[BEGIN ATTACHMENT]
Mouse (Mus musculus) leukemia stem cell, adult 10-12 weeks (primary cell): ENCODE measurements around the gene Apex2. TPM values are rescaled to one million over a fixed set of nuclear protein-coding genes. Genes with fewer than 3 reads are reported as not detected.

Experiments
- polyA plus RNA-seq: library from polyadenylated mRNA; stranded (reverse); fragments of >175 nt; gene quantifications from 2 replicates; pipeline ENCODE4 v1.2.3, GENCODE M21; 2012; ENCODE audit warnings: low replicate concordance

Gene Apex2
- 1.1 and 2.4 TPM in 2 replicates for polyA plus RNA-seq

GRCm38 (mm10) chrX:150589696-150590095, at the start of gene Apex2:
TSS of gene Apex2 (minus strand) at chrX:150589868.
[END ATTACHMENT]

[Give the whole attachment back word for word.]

Mouse (Mus musculus) leukemia stem cell, adult 10-12 weeks (primary cell): ENCODE measurements around the gene Apex2. TPM values are rescaled to one million over a fixed set of nuclear protein-coding genes. Genes with fewer than 3 reads are reported as not detected.

Experiments
- polyA plus RNA-seq: library from polyadenylated mRNA; stranded (reverse); fragments of >175 nt; gene quantifications from 2 replicates; pipeline ENCODE4 v1.2.3, GENCODE M21; 2012; ENCODE audit warnings: low replicate concordance

Gene Apex2
- 1.1 and 2.4 TPM in 2 replicates for polyA plus RNA-seq

GRCm38 (mm10) chrX:150589696-150590095, at the start of gene Apex2:
TSS of gene Apex2 (minus strand) at chrX:150589868.